Introduction to Massage Essentials for Health
Essentials for Health - School of Massage
Introduction to Massage
When one person touches another in a loving way, there is a release in both, of the hormone oxytocin. Well known to be found in abundance in breast-feeding mothers, it is the hormone that ensures the bond with and love for the infant is secured. When released through touch in both men and women, in gives us a feeling of well-being and of being nurtured.
Massage treats the whole person, communicating a sense of peace and tranquillity, and developing a feeling of being in touch with our inner selves and an inner contentment. Often after a number of massages people find that they are more aware of their bodies and more able to relax, switch off from their thoughts and retreat from the stress of their day, relieving mental and emotional tension that frequently manifests as muscle tension.
In all complementary therapies there is a premise that the body is naturally designed to be in a state of ease and effortless functioning. Massage can literally soothe our nerves and produce a feeling of well-being. The action of rubbing the skin creates changes in the body and the hormone endorphin is released. This is the body's natural pain killer which also creates a sense of well-being. It improves circulation by assisting the flow of blood from the limbs back to the heart. Through the deep stroking movements called effleurage, is increases the flow of fresh blood, which carries nutrients and oxygen to organs and muscles.
Massage of the abdomen will stimulate the muscles of the stomach, intestines and bowel increasing the action called peristalsis by which food is digested. If food can be digested and eliminated more quickly there will be fewer toxins within the body and less disease-causing bacteria.
The first action of massage on muscles is to encourage them to relax and lengthen (imagine a wound up elastic band being unravelled), relieving tightness, tension and toxins.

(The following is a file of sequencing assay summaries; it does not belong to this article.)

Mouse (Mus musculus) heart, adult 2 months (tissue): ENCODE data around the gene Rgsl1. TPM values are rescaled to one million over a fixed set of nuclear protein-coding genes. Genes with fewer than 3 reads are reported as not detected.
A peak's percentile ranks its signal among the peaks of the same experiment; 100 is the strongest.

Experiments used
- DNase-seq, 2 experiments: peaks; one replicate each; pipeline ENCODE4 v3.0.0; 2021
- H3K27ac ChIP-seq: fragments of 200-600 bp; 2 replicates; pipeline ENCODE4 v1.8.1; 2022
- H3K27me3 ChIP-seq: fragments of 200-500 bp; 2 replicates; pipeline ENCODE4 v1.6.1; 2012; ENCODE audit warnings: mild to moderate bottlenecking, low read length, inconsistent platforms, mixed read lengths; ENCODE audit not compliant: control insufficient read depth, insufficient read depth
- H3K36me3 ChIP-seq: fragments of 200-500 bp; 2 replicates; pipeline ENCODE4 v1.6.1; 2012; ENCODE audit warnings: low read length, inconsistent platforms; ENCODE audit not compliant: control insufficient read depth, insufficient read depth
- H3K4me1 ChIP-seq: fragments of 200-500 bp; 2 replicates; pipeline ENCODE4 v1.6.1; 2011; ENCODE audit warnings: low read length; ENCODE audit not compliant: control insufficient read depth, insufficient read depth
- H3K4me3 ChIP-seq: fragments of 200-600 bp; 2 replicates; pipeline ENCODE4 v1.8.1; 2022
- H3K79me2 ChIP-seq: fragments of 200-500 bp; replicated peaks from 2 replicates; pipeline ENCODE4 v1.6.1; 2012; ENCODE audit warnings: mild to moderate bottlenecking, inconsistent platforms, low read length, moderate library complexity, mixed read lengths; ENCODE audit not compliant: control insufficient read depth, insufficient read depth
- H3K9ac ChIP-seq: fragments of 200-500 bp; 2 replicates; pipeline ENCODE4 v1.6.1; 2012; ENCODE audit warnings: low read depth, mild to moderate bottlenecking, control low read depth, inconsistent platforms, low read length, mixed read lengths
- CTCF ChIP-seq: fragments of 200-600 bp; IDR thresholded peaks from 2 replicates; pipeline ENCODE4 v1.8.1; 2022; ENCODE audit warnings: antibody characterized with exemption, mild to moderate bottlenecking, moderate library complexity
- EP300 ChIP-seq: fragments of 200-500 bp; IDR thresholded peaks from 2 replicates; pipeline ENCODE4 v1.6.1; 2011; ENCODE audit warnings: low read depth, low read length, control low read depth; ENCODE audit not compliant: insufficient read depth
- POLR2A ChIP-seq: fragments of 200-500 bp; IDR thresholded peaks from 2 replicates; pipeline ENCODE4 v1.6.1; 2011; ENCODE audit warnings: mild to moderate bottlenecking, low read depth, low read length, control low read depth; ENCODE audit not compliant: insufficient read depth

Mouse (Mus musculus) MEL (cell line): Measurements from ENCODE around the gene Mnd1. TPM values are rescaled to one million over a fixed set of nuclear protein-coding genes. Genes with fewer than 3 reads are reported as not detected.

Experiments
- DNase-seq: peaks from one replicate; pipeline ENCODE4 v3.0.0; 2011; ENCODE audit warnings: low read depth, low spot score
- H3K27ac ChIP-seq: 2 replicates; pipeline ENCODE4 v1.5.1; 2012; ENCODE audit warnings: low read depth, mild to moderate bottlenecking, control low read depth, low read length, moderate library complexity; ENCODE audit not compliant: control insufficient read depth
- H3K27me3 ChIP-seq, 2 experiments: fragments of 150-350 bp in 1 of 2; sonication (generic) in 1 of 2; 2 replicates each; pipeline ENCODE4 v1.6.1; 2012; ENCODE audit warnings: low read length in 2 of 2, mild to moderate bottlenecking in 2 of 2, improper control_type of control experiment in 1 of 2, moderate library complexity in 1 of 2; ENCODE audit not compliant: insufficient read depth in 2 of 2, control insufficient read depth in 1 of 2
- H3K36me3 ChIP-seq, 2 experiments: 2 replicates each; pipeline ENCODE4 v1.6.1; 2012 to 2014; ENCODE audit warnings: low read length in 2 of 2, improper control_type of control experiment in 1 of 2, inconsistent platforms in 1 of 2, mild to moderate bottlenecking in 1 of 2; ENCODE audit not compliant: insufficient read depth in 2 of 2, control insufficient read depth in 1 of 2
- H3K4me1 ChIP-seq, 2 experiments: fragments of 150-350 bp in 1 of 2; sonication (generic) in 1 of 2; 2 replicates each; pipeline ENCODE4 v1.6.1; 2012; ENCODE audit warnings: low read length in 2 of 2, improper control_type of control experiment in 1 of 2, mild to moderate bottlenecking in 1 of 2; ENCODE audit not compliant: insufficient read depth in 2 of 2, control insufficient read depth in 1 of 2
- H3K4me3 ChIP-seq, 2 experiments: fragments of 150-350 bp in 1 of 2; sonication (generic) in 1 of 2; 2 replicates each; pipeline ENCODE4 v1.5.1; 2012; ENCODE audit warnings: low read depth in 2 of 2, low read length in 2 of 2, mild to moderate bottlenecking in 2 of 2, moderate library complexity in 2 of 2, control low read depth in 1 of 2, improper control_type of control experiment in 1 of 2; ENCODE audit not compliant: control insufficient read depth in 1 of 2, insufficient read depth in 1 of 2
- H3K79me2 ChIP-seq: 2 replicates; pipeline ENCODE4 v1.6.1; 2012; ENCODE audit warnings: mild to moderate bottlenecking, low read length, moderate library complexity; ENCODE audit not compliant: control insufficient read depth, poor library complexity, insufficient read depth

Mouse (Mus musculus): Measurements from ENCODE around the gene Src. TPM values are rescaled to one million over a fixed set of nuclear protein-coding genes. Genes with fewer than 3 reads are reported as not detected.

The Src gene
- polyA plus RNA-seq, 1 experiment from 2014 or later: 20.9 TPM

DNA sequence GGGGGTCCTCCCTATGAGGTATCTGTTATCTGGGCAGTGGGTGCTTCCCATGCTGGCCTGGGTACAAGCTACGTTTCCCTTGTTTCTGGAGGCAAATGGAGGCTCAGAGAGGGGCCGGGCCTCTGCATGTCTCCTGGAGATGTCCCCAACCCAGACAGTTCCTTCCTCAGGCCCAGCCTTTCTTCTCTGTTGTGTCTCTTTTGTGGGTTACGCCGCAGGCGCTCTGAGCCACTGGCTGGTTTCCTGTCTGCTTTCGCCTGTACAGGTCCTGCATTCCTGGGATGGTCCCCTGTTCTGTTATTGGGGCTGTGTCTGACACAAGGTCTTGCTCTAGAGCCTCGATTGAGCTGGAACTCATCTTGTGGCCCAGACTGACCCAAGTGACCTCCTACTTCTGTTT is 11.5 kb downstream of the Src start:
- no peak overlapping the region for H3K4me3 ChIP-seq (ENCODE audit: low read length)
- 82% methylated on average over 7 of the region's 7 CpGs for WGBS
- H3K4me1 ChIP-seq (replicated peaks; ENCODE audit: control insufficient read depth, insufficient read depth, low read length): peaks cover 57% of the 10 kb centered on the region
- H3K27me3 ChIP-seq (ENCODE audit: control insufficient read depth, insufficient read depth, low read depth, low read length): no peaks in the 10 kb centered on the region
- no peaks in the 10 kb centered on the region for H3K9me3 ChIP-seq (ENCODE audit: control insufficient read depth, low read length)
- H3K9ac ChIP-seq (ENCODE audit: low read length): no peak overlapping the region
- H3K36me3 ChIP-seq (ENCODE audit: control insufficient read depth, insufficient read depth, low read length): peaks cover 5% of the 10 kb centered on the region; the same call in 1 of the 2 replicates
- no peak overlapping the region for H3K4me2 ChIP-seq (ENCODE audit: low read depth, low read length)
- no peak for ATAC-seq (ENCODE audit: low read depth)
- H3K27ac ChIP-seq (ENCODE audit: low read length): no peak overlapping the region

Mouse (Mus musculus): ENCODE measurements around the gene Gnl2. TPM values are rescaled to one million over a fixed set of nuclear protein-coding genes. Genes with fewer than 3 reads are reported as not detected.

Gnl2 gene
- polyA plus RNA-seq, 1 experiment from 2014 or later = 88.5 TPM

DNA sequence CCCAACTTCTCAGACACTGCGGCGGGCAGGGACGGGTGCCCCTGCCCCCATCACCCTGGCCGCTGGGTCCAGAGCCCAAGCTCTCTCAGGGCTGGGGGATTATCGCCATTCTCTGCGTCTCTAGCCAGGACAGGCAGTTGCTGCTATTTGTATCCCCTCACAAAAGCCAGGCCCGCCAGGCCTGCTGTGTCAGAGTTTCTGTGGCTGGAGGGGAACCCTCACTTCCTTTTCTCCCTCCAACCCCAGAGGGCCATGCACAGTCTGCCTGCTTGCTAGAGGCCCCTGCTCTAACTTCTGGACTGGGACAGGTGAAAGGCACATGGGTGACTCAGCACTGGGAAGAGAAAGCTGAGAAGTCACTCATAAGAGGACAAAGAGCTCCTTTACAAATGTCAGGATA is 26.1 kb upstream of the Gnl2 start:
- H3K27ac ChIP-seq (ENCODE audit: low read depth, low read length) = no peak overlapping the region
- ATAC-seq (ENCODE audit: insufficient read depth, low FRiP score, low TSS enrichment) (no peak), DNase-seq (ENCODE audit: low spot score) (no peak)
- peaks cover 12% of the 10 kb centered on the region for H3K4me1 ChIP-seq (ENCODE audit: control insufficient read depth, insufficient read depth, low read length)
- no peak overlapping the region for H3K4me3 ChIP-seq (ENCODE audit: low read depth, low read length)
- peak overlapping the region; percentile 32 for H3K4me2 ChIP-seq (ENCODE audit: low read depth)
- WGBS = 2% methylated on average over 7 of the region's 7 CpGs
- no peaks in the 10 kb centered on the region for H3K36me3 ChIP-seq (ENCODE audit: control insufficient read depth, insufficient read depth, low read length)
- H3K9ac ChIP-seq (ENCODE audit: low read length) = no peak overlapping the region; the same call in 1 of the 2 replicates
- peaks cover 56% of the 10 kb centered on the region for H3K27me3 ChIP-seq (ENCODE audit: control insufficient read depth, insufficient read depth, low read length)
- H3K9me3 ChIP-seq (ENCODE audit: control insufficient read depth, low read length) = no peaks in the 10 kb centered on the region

The second action is to encourage fresh blood into the congested area, bringing fresh nutrients and oxygen to the fatigued muscle, and assisting with the removal of the toxic waste product produced by muscle action called lactic acid. This waste product if left within a tight muscle can crystallise and cause severe muscle soreness.
Massage will assist the flow of the straw coloured fluid that circulates our body known as lymph. The lymphatic system is instrumental in fighting infection and developing immunity. We have lymph nodes, which act as filters to prevent the spread of infection while lymphocytes, carried in the lymph, fight infection.
The lymphatic system has no pump to push lymph around the body and is dependent on muscular contraction, gravity and passive movement to move it on. Massage therefore directly assists lymphatic drainage by pushing lymph out of muscles and other cells and on towards the collecting nodes, speeding up the removal of waste products and toxins.
The soothing stroke known as effleurage can reduce blood pressure by calming the body and reducing the cardiac output (the amount of blood forced out of the heart per minute). It also reduces peripheral resistance (factors that oppose blood flow) caused by contracted and tight muscles not allowing blood to flow freely.
Massage removes dead skin cells allowing sweat glands, hair follicles and sebaceous glands to be free of obstruction and therefore work more effectively. The blood supply to the skin is stimulated, taking fresh nutrients to feed the skin. The skin also greatly benefits from all the vitamins and minerals found in the massage oils.